Like most other government programs, the War on Drugs started out small and has grown to immense proportions.
It began in 1914 with a law that, while intended merely to assist in the orderly marketing of narcotics, was interpreted as a prohibition on them. Over time more and more substances came under the government’s control. In 1938, a new class of prescription-only drugs was created, and with it, penalties for dispensing such drugs without a prescription. Other substances, such as heroin and cocaine, have been prohibited altogether.
Today a person can be sent up the river for 20 years for buying amounts of certain cold medicines that the state deems excessive. Locating scofflaws is easy since supposedly free Americans are forced to show identification and sign for these medicines — medicines they could have purchased as easily as eggs or milk just a few years ago.
Even getting a prescription from a state-licensed doctor isn’t enough to protect someone from prosecution anymore.
The state of North Carolina has a database of prescriptions issued for controlled substances intended, says the Raleigh News & Observer, “to help doctors identify patients who go from doctor to doctor looking for prescription drugs they may not need, and to keep pharmacists from supplying patients with too many pills.” As if it weren’t bad enough that the state is keeping tabs on its citizens’ drug usage — the market would provide such a service if doctors and pharmacists valued it, but apparently they don’t since few are availing themselves of the state’s database — the state sheriffs’ association is now seeking access to the database as well.
“Sheriffs made their pitch Tuesday to a legislative health care committee looking for ways to confront prescription drug abuse,” writes the paper. “Local sheriffs said that more people in their counties die of accidental overdoses than from homicides.”
The association said that giving them access to the database “would help them make drug arrests,” according to the report, which also pointed out that this is not a new idea, saying that sheriffs had been seeking such access “for years.”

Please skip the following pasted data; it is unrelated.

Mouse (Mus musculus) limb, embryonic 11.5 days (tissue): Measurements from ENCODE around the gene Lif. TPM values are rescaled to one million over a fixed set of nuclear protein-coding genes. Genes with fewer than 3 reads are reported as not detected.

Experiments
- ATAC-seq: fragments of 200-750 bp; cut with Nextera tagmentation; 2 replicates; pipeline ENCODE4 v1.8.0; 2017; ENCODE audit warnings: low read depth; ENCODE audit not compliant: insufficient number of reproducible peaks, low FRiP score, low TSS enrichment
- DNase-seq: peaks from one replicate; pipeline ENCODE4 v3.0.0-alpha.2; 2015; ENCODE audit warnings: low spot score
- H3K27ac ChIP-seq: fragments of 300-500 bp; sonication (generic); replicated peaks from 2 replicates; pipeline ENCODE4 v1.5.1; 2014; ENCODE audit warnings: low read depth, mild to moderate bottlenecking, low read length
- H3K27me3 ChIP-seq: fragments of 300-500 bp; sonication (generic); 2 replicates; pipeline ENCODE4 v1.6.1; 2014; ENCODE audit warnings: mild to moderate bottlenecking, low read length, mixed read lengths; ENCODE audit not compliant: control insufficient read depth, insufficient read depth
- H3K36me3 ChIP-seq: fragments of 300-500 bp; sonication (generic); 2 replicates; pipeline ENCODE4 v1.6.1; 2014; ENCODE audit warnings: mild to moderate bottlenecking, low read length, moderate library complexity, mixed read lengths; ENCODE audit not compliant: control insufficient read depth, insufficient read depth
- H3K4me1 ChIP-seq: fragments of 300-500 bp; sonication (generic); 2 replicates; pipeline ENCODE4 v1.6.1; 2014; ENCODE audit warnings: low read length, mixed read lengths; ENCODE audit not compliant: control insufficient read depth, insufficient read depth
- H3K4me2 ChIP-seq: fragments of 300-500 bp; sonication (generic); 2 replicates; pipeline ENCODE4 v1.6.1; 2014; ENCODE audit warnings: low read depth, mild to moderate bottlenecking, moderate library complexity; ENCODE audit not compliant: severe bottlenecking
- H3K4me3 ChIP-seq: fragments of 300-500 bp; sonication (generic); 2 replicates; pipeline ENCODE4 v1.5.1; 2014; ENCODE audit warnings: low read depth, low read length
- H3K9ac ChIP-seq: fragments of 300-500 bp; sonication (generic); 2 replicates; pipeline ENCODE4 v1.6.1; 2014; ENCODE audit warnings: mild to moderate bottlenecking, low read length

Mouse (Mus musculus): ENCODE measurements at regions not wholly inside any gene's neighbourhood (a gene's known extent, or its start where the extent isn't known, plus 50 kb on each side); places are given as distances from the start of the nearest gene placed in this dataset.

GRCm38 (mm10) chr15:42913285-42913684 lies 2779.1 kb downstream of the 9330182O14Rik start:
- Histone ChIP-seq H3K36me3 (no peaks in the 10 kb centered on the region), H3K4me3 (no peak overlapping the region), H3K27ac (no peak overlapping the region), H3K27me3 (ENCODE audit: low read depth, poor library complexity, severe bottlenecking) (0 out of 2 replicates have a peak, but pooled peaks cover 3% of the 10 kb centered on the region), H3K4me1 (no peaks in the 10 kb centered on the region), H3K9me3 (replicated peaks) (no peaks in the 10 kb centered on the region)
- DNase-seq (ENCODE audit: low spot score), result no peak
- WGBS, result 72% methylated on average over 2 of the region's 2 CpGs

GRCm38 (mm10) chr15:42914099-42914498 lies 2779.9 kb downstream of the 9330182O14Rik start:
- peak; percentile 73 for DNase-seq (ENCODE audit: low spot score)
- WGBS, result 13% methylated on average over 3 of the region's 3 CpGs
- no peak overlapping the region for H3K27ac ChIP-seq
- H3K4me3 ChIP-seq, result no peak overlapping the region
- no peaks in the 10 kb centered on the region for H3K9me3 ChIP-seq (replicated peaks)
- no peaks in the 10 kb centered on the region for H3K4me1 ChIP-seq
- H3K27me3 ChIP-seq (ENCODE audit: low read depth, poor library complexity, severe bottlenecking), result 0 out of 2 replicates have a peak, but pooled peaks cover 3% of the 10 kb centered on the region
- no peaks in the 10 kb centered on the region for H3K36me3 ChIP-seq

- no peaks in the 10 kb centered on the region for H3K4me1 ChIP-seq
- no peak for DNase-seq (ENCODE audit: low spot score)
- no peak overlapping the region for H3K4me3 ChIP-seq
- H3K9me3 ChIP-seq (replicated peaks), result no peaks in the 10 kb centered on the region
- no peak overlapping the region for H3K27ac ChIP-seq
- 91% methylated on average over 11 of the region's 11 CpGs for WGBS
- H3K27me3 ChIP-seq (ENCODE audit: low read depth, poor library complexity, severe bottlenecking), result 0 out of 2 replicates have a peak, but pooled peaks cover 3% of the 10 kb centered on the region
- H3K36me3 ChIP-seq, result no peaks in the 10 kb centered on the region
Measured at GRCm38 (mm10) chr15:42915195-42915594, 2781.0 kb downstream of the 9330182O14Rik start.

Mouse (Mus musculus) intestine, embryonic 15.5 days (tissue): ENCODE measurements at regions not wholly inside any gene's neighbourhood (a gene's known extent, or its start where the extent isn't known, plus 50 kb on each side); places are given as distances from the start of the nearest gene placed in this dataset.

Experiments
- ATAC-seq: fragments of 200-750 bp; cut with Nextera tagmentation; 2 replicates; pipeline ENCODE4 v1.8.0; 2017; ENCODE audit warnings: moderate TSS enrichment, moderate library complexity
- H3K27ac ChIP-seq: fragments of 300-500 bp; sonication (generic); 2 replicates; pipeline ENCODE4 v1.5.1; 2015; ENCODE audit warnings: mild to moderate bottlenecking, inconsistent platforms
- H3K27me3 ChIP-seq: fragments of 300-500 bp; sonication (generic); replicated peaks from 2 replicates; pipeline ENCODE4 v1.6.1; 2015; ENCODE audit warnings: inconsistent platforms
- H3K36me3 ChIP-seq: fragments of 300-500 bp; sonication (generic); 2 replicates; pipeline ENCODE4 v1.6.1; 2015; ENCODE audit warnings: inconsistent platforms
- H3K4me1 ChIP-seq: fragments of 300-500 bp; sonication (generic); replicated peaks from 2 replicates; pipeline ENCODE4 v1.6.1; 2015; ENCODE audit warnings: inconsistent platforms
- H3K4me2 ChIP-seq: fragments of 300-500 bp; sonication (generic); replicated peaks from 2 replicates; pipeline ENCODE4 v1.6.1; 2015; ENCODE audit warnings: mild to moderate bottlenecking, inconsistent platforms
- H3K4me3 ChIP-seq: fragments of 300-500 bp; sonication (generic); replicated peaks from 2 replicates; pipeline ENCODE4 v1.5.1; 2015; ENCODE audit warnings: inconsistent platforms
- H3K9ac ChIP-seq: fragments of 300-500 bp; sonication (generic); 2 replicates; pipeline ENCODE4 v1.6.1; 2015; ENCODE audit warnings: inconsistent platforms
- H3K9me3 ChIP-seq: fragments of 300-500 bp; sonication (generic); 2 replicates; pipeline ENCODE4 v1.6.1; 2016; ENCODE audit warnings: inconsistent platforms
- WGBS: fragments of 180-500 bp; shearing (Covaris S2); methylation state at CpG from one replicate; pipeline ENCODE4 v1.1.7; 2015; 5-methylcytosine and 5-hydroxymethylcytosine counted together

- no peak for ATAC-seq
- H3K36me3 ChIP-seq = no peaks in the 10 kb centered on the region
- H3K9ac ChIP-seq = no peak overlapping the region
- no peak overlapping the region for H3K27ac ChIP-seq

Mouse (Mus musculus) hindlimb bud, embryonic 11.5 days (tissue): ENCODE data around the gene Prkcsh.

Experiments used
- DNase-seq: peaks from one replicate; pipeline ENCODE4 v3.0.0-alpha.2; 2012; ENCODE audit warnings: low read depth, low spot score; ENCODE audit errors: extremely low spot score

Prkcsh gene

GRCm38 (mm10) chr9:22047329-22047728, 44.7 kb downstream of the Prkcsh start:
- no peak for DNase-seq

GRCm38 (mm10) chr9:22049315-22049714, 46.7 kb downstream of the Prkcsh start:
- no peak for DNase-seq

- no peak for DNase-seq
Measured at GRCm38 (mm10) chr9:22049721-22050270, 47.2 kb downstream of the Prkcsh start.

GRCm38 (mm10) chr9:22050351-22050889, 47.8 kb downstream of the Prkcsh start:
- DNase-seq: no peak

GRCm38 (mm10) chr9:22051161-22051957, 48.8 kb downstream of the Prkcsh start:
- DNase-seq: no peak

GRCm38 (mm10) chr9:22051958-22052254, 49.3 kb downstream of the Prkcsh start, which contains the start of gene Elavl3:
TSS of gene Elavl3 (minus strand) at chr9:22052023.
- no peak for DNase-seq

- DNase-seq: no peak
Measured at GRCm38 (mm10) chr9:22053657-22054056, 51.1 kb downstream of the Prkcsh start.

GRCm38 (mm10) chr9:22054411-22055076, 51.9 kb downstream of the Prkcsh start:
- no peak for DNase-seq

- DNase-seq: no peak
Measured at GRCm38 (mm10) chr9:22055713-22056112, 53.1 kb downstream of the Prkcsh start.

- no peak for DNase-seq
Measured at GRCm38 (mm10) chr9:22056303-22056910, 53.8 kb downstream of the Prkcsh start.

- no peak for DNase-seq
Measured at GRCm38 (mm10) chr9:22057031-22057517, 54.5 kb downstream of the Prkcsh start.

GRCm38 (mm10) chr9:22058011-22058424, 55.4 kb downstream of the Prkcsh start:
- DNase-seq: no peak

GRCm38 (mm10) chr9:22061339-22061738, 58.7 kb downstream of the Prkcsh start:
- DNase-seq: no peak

And why not? Arresting a bedridden cancer patient who’s taking “too many” painkillers (as defined by the government) is much easier and safer than tracking down an armed robber. It could also be more lucrative for local police departments, which can use asset forfeiture to confiscate the property of suspected drug-law violators.
Not everyone, fortunately, is buying the sheriffs’ bill of goods. Candy Pitcher of Cary, North Carolina, who is being treated for a broken back, told the News & Observer that she is “very concerned about the potential privacy issues for people with pain.” “I don’t feel that I should have to sign away my privacy rights just because I take an opioid under doctor’s care,” she explained. For that matter, she shouldn’t have to give up her privacy for taking it without a doctor’s okay.
Likewise, says the newspaper,
The ACLU opposed a bill in 2007 that would have opened the list to law enforcement officials, said ACLU lobbyist Sarah Preston. The organization would likely object to the new proposal.
“What really did concern us is the privacy aspect,” she said. Opening the record to more users could deter someone from getting necessary medicine because of the fear that others would find out, she said, “particularly in small towns where everybody knows everybody.”
A state department of health and human services employee named William Bronson suggested a compromise whereby local drug investigators could request information from the database related to ongoing investigations but not have access to the database directly.
This is an improvement over the sheriffs’ proposal, but it still doesn’t address the underlying issues: (1) that the state is keeping the drug database in the first place and (2) that the law interferes with the individual’s right of self-ownership by punishing him for putting an arbitrary amount of certain arbitrarily-selected substances into his body. The same person who is prohibited from taking more than the government-approved amount of OxyContin, for example, is perfectly free (as he should be) to eat, drink, or smoke himself into an early grave.
Surely the sheriffs of the Tar Heel State have plenty of real crimes with which to concern themselves instead of persecuting harmless, pain-wracked North Carolinians. (Those who do have a problem with painkiller addiction would be better served by persuasion and treatment than by tasering and imprisonment.) The police should not be given the keys to the drug database, the database should be scrapped, and the drug laws that have so addicted local police departments to the booty from the War on Drugs that they would stoop this low should be repealed.
by Michael Tennant
09 September 2010
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